An Interview with Hult@UMD Winner OnCall


In the fall semester, OnCall was crowned winner of the Hult Prize competition at the University of Maryland, College Park. The Hult Prize is the largest student social enterprise case competition in the world. On Friday, November 30th, fifteen teams competed in a local edition of the event to solve the challenge of how to develop a business idea to create 10,000 meaningful jobs for young people over the next decade. OnCall will move onto the regional level of the Hult Prize competition to be held this weekend in March 2019 in Boston.  

OnCall wants to solve an important problem in in India – not enough doctors to support the country’s growing population – with telemedicine. There are currently 200,000 unemployed doctors in India and only six practicing doctors per 10,000 people. OnCall imagines building a platform where doctors can connect with patients outside of the traditional medical system, which is expensive and overburdened, by providing quality care remotely. OnCall will create jobs for unemployed young people via a unique certification process to become medical officers who will support doctors on the platform. Together, they will provide patients with services ranging from checkups to maintenance of chronic diseases leveraging mobile technology and data analytics.

Katharine McHugh, MBA ’19 the Hult Prize UMD Campus Director, sat down with the OnCall team to learn more about their idea and the secret to their success. Rasheeq Rayhan is a first year MBA student, Alex Woo is pursuing an MS in biomedical engineering, and Justin Fenn is studying for an MS in computer science.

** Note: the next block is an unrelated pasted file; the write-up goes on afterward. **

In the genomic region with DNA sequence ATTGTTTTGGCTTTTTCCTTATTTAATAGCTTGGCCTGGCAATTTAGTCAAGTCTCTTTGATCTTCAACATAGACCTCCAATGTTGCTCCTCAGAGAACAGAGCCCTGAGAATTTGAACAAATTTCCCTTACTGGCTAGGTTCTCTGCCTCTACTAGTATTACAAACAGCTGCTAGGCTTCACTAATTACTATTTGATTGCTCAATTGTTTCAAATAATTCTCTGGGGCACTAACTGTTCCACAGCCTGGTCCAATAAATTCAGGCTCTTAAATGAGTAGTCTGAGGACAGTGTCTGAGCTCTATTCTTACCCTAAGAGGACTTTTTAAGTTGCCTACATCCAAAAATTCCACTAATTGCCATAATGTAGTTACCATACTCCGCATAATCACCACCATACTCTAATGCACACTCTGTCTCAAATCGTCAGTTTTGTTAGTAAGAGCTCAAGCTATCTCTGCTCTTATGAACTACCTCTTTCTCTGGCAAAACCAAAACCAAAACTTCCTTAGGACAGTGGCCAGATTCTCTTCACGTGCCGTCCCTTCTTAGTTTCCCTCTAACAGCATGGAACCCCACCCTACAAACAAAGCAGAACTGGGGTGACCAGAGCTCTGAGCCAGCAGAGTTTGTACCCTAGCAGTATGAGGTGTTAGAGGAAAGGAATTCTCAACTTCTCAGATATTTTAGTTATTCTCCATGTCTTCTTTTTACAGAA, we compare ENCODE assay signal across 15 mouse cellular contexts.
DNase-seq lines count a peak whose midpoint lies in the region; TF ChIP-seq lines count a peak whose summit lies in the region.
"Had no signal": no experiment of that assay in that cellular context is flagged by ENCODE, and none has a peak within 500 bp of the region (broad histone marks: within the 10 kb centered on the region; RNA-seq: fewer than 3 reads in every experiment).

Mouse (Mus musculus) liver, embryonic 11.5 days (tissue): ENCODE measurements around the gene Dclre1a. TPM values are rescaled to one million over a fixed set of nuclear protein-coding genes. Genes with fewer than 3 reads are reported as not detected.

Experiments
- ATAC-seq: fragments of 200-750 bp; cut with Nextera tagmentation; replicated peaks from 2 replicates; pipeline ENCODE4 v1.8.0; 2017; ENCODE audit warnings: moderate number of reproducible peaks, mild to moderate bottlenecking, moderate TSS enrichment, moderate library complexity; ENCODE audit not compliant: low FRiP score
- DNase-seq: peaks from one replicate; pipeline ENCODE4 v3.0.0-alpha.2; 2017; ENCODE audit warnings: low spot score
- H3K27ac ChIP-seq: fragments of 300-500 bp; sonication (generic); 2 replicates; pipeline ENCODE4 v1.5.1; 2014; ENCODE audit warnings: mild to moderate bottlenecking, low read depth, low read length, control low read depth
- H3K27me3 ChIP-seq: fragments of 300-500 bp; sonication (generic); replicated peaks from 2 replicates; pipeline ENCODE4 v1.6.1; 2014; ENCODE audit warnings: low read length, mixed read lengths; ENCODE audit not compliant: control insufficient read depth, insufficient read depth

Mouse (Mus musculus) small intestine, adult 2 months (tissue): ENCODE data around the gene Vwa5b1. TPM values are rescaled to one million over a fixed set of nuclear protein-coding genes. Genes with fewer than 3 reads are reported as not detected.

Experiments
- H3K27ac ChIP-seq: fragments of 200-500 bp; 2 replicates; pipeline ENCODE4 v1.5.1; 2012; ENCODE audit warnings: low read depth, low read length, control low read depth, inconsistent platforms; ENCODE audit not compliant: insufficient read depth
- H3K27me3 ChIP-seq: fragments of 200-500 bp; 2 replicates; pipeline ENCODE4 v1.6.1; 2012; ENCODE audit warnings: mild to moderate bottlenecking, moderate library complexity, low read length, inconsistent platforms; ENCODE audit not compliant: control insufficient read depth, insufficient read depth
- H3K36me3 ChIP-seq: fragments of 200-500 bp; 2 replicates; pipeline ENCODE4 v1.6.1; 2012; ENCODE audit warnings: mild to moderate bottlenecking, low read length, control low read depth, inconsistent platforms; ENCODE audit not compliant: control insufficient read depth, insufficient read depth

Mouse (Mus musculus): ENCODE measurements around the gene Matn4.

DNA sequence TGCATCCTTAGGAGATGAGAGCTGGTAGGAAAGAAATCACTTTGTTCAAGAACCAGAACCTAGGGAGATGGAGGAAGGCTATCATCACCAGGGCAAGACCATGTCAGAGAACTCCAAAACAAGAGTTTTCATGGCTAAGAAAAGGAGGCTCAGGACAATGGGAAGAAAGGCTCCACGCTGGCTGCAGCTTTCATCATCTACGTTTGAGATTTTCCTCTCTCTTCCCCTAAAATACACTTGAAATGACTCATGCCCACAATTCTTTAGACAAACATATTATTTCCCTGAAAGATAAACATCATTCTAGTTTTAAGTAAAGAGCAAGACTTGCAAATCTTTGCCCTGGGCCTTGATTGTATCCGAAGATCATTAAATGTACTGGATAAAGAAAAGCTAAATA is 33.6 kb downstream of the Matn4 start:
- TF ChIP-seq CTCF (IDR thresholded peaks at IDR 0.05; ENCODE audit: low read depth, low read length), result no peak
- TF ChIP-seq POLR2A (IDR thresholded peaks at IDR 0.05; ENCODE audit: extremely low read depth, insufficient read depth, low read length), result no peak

Katharine: What was the inspiration for your idea?

Rasheeq: I’d been doing research about the problem of lack of doctors in India. Alex and I had been meeting regularly at Rudy’s to talk about startup ideas, and one day he mentioned that he’d seen an article about a mobile medical unit in Denmark. And I was like, yeah definitely, I can do research on that for the India market and for the developing market.

Alex: A couple of months ago I had been looking at articles on the current state of healthcare and different structures people had tried out in different countries, including Denmark. I also listened to some Ted Talks about mobile medicine and talked to a few professors and doctors. One of the things Rasheeq told me when we talked about this idea, that I had no idea about, was that there were so many unemployed doctors in India.

Katharine: And Rasheeq this idea has personal meaning for you, right?

Rasheeq: Yes, my mom is going to India next month [from Bangladesh] for medical treatment because we can’t afford to go to Singapore right now. So, this is very heartfelt from me because if she’d been treated correctly the first time, she should already be better. But we couldn’t find a doctor and so her infection spread quickly and now she needs another operation, so we’re looking for doctors in India. We hope to take this idea to Bangladesh after India where the problem is a lack of specialized doctors because they all leave the country.

Alex: OnCall is more than just an app. It’s how to establish trust outside of a traditional healthcare structure. And the benefit of taking people out of the current hospital model is that there are a whole bunch of fees you’re paying right now, including for the whole infrastructure – we hope to be able to provide medical treatment for less by reducing those costs.